Thursday, July 28, 2016

Cop Stories - Personal and Family II


Coffypot left a comment on the blog that triggered a few memories.

If you travel US 287 from Colorado to Texas you will drive about 48 miles in Oklahoma. One day I’m heading South and an Oklahoma trooper passed me Northbound. In my mirror saw him turn around. Shit! At the next wide spot I pulled over. It was me he wanted to talk to. He had me walk back to his cruiser and get in the front passenger seat (to insure the audio/video had the best chance to record everything although the trooper didn’t mention any of that). When in that situation truth can be your friend.

“How fast were you going?”

“I don’t know, I wasn’t paying attention to my speedometer”.

After a few more minutes of chit chat, He said. “Mr. White, it is only eight miles to the Texas line. Do you think you can stay within the limit for eight miles?”

“Yes Officer, I believe I can”. So, on my way with no ticket.


At the time I was driving a green Ford Escort Wagon with numerous dents, bins full of sales material (rear seat removed) and commercial grade red/silver reflective tape on the rear bumper. Noticeable, it was.


Two weeks later I was going from Texas to Colorado on US 287 and stopped in Boise City to use the sanitary facilities and get some coffee. Upon returning to my car I heard someone call my name.

“Mr. White, I am very pleased to see you obeying the speed limit in Oklahoma”.

“Officer, I didn’t see you’.

“We’re sneaky that way”.

To this day I’m very careful on US 287 in Oklahoma.

(That picture of the Escort was taken where CO, WY, and NE meet at Tri Corners)

14 comments:

  1. You've taken 287 that far?

    Amazing.....

    ReplyDelete
    Replies
    1. At various times and segments, from Choteau, MT to Amarillo, TX. Lubbock if you include I-27.

      Delete
    2. WoW....I knew it went waaaay into Wyoming, but didn't know it went all the way to Montana.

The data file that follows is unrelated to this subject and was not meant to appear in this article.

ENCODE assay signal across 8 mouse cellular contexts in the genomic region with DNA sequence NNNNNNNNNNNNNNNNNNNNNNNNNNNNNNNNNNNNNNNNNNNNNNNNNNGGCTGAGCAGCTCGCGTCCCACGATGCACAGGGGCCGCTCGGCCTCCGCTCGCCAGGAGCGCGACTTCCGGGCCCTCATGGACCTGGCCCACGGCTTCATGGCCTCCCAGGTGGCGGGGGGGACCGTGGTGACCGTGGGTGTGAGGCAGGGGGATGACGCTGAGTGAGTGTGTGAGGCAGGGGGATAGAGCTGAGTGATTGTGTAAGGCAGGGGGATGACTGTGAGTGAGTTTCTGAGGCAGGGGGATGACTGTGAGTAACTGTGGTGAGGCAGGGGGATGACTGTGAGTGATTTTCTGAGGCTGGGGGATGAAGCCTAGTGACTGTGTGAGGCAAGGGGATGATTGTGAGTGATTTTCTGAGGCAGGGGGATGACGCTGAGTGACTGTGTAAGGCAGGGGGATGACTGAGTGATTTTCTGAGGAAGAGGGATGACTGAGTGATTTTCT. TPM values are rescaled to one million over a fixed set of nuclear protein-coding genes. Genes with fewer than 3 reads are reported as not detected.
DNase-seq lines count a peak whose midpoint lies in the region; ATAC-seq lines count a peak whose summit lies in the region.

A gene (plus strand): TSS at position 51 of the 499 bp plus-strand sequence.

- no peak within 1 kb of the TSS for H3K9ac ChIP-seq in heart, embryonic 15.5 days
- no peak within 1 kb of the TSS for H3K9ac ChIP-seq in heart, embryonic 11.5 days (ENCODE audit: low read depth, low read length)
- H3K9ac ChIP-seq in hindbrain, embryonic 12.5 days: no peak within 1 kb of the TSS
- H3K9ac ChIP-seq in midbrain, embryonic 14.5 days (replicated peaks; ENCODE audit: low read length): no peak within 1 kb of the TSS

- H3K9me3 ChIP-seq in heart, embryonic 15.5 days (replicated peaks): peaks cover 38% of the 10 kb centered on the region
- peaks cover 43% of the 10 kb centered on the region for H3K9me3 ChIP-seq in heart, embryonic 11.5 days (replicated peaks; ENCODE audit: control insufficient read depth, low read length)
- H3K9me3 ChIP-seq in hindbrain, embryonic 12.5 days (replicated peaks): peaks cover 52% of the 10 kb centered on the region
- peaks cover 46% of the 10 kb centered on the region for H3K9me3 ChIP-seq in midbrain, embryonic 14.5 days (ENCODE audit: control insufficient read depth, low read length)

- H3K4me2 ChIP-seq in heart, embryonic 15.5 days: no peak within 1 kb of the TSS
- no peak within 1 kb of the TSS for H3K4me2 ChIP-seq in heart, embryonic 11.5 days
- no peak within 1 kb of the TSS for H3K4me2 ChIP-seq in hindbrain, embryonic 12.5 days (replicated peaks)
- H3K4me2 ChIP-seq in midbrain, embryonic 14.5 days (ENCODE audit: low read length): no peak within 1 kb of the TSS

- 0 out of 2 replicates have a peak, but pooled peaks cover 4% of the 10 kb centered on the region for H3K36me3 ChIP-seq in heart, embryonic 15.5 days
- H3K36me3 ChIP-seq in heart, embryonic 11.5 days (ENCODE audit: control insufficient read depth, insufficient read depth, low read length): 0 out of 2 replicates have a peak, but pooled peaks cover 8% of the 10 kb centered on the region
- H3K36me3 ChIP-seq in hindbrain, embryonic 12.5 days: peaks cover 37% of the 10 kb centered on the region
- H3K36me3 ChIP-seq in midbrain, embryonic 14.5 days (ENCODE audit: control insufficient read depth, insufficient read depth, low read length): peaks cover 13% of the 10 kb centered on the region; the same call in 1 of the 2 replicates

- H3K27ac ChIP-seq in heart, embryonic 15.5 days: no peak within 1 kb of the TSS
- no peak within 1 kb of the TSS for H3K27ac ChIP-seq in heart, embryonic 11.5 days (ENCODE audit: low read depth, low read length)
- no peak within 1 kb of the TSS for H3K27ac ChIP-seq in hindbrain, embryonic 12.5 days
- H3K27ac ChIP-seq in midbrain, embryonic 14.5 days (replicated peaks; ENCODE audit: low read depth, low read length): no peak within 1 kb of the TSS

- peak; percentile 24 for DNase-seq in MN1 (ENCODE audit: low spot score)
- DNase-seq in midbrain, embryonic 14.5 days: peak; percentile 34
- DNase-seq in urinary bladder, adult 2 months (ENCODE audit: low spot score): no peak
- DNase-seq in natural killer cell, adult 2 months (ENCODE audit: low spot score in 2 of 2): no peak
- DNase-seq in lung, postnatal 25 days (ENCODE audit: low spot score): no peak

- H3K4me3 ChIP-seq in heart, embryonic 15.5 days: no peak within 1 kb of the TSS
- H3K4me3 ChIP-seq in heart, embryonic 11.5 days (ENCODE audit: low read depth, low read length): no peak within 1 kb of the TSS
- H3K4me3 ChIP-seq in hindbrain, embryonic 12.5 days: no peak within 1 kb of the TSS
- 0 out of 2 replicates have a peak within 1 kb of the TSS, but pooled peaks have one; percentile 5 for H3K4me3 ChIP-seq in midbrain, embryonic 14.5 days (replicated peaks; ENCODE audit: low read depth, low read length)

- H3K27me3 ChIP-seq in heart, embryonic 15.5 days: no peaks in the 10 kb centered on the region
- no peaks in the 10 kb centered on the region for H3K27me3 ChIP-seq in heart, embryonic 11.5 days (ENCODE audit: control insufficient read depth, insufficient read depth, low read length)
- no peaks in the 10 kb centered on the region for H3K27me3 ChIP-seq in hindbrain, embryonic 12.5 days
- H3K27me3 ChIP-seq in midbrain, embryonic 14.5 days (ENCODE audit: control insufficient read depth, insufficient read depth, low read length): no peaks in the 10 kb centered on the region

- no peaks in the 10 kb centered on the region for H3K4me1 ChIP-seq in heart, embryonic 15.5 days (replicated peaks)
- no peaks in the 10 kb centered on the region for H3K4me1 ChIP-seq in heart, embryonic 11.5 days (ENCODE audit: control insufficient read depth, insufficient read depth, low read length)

I was talking to my daughter-in-law about Mulberry St in Fort Collins, and she said that one goes "All the way to Nebraska"!

      Considering I grew up on roads like that back in Illinois (some "county" two-lane blacktops ran between states!), I think I'll be able to navigate my way around the area fairly well once we move there.

      I've already found ways to bypass most of 287 to LaPorte/Bellvue.

      From our hotel on Mason, I took Horsetooth to Taft Road, and headed North.

      Saved around 20 minutes even though the speed limit was lower in places.

      Delete
    3. My strategy for driving in Ft Collins is to avoid it.

      My mother was born in what is now covered with water in Horsetooth Reservoir about 4 miles South of Bellevue. According to a cousin a 5th generation, in Colorado, Latham (my mother's family/clan) lives in LaPorte.

      Delete
  2. Ah, yes....the little town of "Stout".

    Yeah, I'd9 prefer not to go through Fort Collins AT ALL, but my wife likes to go through there.

    Or at least she id until this last trip!

    She was pretty happy that I figured out a way to bypass all the traffic and road construction!

    ReplyDelete
    Replies
    1. The area has a lot to offer.

      My employer at the time wanted to open a used car lot. We operated several and my job was to locate a site, get it up and running, and provide general supervision. One of my failures. The city bureaucracy defeated me. Worse than Boulder. Why yes, I am a sore loser.

      Delete
    2. Excessive regulations for a used car lot??

      Please explain....

      Delete
    3. In the minds of city drones, a used car lot is a blight.
      Conditional use permit, sign permit, landscaping requirements/noise abatement, re-striping the street for a left turn lane, entrance requirements, code compliant restrooms in the office, handicapped parking, and on and on.
      We would spend a minimum of $15,000 to open one in a good location.

      Delete
    4. And I thought Kommiefornia was bad....

      Delete
  3. Our mother was born on the north end of Horsetooth Reservoir at Soldier Canyon. The town of Stout is on the south end of the reservoir. Everything north of Stout was ranches, pastures and meadows.

    Sisty

    ReplyDelete
    Replies
    1. Once again my sister proves she is smarter than me.

      Delete
    2. Thank you for the local geography lesson!
      Our daughter-in-law grew up in the area and has been teaching us a lot of local history. When WSF mentioned the area was where the reservoir was, I instantly assumed he meant Stout. Seeing as the reservoir is almost 7 miles long, it didn't occur to me that she may have lived *outside* the little town.

      Delete
  4. You sexy dog, you. What happened that made that cop remember you and your name after all that time?

    ReplyDelete
    Replies
    1. Ha! I make an indelible impression wherever I go.

      Delete